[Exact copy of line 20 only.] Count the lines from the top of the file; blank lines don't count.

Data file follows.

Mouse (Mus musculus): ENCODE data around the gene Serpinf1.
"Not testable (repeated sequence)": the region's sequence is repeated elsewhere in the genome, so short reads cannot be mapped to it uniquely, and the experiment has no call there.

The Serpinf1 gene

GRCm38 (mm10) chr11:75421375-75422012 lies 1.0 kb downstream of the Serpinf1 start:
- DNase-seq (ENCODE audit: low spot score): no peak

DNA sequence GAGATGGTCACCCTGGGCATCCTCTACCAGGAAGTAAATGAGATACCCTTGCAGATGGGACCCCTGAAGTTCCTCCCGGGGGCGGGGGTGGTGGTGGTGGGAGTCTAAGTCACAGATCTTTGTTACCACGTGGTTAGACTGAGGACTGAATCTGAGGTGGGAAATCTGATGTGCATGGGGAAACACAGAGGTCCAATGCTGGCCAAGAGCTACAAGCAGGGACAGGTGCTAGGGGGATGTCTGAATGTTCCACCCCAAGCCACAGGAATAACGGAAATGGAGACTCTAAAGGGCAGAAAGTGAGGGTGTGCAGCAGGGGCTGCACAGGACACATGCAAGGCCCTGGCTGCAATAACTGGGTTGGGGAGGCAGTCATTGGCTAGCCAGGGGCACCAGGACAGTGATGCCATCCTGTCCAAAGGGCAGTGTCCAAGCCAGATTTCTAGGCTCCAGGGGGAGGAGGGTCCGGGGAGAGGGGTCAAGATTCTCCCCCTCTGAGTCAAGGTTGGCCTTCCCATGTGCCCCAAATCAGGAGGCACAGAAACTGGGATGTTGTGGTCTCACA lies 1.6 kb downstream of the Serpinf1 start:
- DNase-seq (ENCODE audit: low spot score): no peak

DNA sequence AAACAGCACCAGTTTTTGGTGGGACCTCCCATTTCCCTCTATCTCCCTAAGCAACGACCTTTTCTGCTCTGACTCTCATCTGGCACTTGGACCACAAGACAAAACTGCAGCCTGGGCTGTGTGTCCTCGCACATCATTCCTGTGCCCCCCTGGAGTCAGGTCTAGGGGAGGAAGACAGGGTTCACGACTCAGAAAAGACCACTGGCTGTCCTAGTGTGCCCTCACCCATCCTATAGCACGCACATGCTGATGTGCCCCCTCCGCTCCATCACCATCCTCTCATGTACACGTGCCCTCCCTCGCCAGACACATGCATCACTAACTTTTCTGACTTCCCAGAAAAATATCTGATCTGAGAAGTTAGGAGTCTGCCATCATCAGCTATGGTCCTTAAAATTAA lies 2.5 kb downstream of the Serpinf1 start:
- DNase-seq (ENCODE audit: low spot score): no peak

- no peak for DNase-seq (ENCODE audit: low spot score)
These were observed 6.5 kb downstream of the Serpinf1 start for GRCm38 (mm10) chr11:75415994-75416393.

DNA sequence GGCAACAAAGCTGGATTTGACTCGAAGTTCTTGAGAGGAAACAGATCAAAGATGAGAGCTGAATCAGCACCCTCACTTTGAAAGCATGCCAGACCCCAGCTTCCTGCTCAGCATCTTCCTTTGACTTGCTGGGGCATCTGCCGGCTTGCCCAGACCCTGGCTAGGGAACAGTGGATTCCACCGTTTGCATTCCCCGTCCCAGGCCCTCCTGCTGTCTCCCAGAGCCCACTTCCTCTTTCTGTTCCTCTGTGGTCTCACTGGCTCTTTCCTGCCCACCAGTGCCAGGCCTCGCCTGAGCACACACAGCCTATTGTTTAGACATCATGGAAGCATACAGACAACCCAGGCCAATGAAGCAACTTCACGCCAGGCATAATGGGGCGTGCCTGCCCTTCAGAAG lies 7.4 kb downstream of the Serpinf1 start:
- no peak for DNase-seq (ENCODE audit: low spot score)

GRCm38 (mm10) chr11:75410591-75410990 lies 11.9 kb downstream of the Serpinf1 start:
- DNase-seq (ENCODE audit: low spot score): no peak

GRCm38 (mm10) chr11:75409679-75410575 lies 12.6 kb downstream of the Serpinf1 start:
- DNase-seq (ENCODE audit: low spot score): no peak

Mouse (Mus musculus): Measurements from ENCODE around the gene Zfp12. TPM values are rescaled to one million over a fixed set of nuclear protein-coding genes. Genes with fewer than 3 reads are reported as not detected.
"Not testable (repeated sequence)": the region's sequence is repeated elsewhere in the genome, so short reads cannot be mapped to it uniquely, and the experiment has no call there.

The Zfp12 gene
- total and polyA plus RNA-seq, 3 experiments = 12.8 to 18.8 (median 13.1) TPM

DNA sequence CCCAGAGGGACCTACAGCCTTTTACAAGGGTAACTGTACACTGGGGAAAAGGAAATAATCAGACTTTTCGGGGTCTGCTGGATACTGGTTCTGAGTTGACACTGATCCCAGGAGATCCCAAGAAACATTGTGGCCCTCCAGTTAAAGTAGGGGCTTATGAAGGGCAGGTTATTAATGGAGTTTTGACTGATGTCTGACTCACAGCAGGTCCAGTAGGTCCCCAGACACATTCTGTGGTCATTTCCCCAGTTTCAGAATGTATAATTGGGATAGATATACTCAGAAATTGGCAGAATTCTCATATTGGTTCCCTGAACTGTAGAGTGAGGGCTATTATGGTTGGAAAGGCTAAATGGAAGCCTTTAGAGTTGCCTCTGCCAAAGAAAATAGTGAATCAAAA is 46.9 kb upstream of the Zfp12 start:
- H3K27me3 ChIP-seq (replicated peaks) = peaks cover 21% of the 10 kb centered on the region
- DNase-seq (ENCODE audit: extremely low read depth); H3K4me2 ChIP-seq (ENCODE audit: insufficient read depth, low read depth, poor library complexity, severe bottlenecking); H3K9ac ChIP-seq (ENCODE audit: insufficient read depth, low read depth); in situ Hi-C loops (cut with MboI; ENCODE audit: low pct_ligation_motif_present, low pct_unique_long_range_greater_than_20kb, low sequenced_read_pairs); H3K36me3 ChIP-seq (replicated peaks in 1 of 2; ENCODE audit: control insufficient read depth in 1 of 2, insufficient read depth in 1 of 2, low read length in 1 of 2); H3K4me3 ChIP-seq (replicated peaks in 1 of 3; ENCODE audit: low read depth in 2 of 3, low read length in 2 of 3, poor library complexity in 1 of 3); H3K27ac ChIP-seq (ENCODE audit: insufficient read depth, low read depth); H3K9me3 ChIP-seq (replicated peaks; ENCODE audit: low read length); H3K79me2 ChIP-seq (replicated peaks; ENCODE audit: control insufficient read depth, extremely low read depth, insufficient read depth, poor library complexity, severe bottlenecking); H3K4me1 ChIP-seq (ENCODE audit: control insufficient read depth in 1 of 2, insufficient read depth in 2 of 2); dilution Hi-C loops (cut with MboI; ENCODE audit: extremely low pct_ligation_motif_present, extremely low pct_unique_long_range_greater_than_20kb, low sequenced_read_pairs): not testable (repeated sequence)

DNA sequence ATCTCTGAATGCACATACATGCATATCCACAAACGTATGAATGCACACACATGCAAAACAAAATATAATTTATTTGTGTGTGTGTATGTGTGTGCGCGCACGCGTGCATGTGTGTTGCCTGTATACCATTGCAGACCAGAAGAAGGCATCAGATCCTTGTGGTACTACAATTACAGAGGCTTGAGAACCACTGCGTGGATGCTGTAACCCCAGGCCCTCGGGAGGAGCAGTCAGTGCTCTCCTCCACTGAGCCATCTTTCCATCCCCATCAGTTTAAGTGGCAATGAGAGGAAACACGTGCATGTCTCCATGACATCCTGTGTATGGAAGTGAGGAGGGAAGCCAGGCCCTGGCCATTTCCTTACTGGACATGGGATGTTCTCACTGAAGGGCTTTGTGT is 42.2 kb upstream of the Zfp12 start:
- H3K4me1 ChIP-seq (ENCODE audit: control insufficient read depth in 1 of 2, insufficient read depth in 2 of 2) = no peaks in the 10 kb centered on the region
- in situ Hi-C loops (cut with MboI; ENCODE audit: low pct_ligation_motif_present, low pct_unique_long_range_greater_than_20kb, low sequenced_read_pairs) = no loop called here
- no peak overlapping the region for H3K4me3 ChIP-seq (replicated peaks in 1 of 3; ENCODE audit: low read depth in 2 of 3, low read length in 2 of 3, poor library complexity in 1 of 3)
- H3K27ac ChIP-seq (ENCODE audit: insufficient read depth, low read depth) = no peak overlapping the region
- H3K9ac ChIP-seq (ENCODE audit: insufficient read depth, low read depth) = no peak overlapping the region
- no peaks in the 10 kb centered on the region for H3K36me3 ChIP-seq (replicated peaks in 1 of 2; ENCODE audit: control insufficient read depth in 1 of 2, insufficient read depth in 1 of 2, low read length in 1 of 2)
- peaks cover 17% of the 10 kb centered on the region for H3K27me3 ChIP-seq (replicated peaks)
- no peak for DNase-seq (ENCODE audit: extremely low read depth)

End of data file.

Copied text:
The Zfp12 gene